The Terminator seems the obvious example here (and of course it has, probably not coincidentally, a quasi-religious messianic prophecy scenario at its heart). It’s a story about time-travel rather than just one with time-travel in it, and its use of time-travel conveys a message of wider applicability through its closed-circle resolution, but I’d say that’s not a metaphorical message but a literal one, an assertion of a deterministic, fatalistic reality. On the level of that particular message, it uses time-travel as an illustrative device of a sort that does not amount to being a symbolic stand-in for something else.

      Not certain about all that though, and it probably ultimately comes down to a matter of semantics about the meaning of the word “metaphor”.

      Reply

    • CJM
      July 18, 2017 @ 12:21 pm

      I’m much fonder of LOOPER than everyone else here. Can I ask how what it’s doing isn’t narrative substitution: Where the disturbed child scenes comment on how events effect the future are far bigger than the entirely singular nature of time-travel? Where the film focuses on love, pleasure and hedonism as much as anything else? Where “and the path was a circle” combines the two narratives satisfyingly together thematically?

      In short, LOOPER felt a lot more like a story of two stories, that aren’t from the same world (or stories), but who will interact together to force the circle of violence and abuse.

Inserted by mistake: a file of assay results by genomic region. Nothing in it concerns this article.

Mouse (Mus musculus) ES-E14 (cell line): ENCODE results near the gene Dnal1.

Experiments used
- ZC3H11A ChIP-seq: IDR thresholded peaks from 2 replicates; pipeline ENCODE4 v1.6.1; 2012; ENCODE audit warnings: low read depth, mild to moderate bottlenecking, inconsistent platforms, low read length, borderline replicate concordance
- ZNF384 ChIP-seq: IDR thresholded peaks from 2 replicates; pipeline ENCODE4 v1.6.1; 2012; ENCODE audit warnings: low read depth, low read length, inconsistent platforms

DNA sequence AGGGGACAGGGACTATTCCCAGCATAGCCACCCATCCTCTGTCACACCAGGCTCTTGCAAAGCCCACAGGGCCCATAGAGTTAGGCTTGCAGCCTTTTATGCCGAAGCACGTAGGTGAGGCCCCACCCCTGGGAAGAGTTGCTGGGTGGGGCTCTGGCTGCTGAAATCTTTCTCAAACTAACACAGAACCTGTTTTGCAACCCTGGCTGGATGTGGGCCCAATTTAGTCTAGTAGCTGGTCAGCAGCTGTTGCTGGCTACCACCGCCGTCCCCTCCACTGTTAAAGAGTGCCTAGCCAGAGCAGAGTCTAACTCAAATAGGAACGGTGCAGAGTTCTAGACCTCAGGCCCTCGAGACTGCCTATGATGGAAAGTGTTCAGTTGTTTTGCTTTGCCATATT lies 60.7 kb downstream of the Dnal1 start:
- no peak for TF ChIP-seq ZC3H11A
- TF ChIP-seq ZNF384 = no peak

And I think nothing sums that up better than “The potential of a child” and “Confronting what you did with your life, and what you will” as the two strands. Those ideas connect profoundly

      Reply

      • Przemek
        July 18, 2017 @ 12:51 pm

        One distinction, though: for those ideas to connect you need a “time can be rewritten” type of time travel (which Looper has, of course). If you try to connect them in a Terminator-like closed time loop story you run into a problem with destiny. The potential of a child is an empty concept when time travel reveals exactly who this child will grow up to be, with no variations possible.

        Reply

  2. Jesse
    July 18, 2017 @ 2:00 pm

    I saw Looper for the first time a few days ago. I got tired about midway through it, hit pause, and came back to finish it the next day. And as it happens, I hit pause right before it changed from Time Travel Movie to Psychic Kid Movie. When I turned it on again, I felt like I was watching a new film.

    All of which is to say: Yeah, you’re right.

    Reply

  3. Roderick T. Long
    July 18, 2017 @ 4:18 pm

    Off-topic, but a heads-up: the new trailer for the Marston / Wonder Women movie is up:

    http://io9.gizmodo.com/new-professor-marston-the-wonder-women-trailer-delves-1797014035

    Reply

  4. Doctor Memory
    July 18, 2017 @ 5:18 pm

    “…a primer on the rise…”

    I See What You Did There.

    (Have you covered Primer here or elsewhere?)

    Reply

  5. Calgary business cards
    April 9, 2019 @ 6:35 am

    Thanks for sharing such a helpful article and it is very impressive.

    Reply